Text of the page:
In common with other coronaviruses, SARS-CoV-2 uses its spike (S) protein, a main structural component of the viral particle, to attach to human cells. However, to achieve fusion, S protein requires priming by a host protease [33, 34]. Angiotensin converting enzyme-2 (ACE2) has been found to be the SARS-CoV-2 cell entry receptor while TMPRSS2, a cellular transmembrane serine protease, is employed by the virus for S protein priming [35,36,37]. In lung cells, by cleaving a single residue from angiotensin II (AngII), ACE2 generates its product AngI-VII which, in turn, down-regulates the inflammatory effects of AngII [38,39,40]. Upon viral entry, the spike proteins of both SARS-CoV and SARS-CoV-2 cause the internalization and degradation of ACE2 that critically contribute to lung damage [41, 42]. Decrease of ACE2 activity exacerbates the severity of lung injuries and inflammatory lung diseases [42]. Type II alveolar cells are not the only ones to express ACE2: indeed, it has been detected on myocardium, kidney, urothelial, ileum, colon, esophagus, and oral mucosa cells [43]. This may in part explain the multiple systemic presentations of COVID-19. Recent evidence suggests that while younger subjects may be more prone to get infected, lower levels of ACE2 in older patients may prompt more severe clinical behavior of COVID-19 [44]. Furthermore, patients with more aggressive COVID-19 clinical behavior are more often in older age groups and may progress towards ARDS [45]. In line with the data provided by the Istituto Superiore di Sanità (ISS), ARDS was observed in the majority of patients (96.8% of cases) dying in hospital [18]. Notably, ARDS has been found to be higher in the elderly as well as in subjects with acute heart, liver, and kidney function disorders [30, 46].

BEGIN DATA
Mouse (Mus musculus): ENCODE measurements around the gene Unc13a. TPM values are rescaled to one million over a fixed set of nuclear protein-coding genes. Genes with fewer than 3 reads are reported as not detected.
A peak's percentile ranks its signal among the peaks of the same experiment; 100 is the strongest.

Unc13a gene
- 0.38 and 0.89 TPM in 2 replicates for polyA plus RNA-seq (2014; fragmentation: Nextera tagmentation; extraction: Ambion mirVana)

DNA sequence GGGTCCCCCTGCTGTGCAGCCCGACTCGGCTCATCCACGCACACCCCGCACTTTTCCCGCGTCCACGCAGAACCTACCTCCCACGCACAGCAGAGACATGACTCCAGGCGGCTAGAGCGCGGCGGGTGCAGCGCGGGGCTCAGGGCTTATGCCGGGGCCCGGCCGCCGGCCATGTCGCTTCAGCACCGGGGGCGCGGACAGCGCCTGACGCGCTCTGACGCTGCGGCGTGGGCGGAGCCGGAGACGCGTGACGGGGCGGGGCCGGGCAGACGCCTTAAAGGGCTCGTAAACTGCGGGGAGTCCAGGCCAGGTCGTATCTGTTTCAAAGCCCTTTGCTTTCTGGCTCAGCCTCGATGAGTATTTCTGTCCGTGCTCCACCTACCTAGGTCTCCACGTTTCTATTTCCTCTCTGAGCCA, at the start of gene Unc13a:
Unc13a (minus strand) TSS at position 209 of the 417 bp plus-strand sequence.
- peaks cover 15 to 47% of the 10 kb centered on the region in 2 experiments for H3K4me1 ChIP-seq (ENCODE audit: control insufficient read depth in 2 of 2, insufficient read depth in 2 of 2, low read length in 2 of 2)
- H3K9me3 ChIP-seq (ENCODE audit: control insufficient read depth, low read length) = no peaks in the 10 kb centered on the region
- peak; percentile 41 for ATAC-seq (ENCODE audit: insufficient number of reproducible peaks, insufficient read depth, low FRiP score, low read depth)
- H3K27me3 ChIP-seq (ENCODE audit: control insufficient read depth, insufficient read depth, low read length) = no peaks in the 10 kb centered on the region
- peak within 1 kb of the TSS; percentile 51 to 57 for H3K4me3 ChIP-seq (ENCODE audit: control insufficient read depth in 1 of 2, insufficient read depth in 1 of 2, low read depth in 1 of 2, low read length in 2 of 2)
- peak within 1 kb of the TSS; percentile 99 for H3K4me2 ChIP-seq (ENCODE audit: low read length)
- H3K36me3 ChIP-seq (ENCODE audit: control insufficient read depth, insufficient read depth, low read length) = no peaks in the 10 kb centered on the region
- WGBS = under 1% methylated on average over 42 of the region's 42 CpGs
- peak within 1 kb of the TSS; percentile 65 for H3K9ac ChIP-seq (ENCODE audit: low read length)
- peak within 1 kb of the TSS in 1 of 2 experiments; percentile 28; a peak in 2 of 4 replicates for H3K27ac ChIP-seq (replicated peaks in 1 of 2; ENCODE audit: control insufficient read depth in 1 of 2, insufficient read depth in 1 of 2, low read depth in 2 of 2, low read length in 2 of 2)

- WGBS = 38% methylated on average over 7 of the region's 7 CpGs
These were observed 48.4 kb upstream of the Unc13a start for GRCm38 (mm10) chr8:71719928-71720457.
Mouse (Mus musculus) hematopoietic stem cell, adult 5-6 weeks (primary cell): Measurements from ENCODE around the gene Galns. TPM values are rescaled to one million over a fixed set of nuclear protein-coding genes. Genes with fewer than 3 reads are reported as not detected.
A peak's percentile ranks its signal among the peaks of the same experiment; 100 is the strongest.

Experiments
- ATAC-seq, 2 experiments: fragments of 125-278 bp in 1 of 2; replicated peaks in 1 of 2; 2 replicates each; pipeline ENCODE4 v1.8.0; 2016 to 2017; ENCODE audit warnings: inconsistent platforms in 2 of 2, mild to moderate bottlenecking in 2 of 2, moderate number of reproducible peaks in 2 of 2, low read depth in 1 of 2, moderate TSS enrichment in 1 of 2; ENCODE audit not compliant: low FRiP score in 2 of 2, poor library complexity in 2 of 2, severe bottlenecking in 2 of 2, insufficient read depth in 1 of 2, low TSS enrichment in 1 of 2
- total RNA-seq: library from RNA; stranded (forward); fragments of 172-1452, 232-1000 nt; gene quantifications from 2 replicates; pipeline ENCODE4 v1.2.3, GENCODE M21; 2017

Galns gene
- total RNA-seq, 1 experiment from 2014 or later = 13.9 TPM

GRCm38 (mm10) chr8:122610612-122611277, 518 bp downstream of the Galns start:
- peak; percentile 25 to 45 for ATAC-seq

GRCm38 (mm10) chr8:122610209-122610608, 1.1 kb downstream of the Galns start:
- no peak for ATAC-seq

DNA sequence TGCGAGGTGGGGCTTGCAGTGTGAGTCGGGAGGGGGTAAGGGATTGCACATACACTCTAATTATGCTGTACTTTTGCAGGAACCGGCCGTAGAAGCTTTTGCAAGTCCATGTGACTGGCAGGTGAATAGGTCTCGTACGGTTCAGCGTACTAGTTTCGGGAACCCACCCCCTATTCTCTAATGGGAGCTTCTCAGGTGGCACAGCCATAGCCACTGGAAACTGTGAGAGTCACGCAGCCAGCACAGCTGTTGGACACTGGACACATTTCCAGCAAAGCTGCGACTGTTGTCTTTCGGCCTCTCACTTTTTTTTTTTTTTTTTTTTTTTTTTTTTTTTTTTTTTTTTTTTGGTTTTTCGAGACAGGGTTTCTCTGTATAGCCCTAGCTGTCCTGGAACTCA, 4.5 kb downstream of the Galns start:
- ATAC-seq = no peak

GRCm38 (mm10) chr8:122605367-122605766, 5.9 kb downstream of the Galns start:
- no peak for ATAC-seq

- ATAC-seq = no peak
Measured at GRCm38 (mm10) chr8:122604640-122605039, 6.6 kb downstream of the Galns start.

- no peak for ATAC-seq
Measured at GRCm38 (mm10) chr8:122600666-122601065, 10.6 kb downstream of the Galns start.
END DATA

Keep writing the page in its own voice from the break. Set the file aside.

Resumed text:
In contrast with ARDS observed during other infections, in SARS-CoV-2-infected patients, a peculiar dissociation between hypoxemia severity and relatively well-preserved pump ventilatory mechanism was reported [47]. Histological analysis performed on post-mortem lungs of COVID-19 patients is consistent with diffuse alveolar damage (DAD) [32]. Furthermore, hyaline membrane formation, vascular congestion, and large areas of intra-alveolar hemorrhages have been described. A notable finding was the presence of CD61 + , presumably resident pulmonary megakaryocytes, within alveolar capillaries assumed to actively produce platelets [48, 49].

Inflammation emerges as a crucial process in SARS-CoV-2-infected patients. While a strong immune response may contain the infection, accumulating studies have reported worse outcomes related to the presence of an excessive number of cytokines and inflammation mediators. Leucocytosis, elevated ALT, lactate dehydrogenase, high-sensitivity cardiac troponin I, creatine kinase, d-dimer, prothrombin time, serum ferritin, procalcitonin, and IL-6 have been associated with death in a cohort of 191 patients infected with SARS-CoV-2 [13]. Similarly, higher concentrations of cytokines have been reported in both ICU patients and non-ICU patients in comparison with healthy adults. Further evaluations showed that plasma concentrations of IL2, IL7, IL10, GCSF, IP10, MCP1, MIP1A, and TNFα were higher in ICU patients than non-ICU patients [50]. The chaotic increase of excessive cytokines produces a cytokine storm which, along with disruption of anti-inflammatory mechanisms, may prompt an imbalance in coagulative axis resulting in fatal outcomes [51,52,53,54,55,56,57] (Fig. 1).

Fig. 1
figure 1

Proposed risk factors and pathogenetic mechanisms underlying increased mortality among elderly with SARS-CoV-2 infection

Aging and comorbidities increase the susceptibility to viral infection

Immunosenescence represents a recognized feature of aging. As age advances, disruption of both innate and adaptive arms of the immune system has been reported. In addition, the elderly exhibit a continual production of inflammatory mediators and cytokines, also known as ‘inflammaging’ [58,59,60]. Furthermore, aberrant ciliary function and ciliary ultrastructural anomalies might jeopardize successful clearance of virus SARS-CoV-2 particles in older adults [61].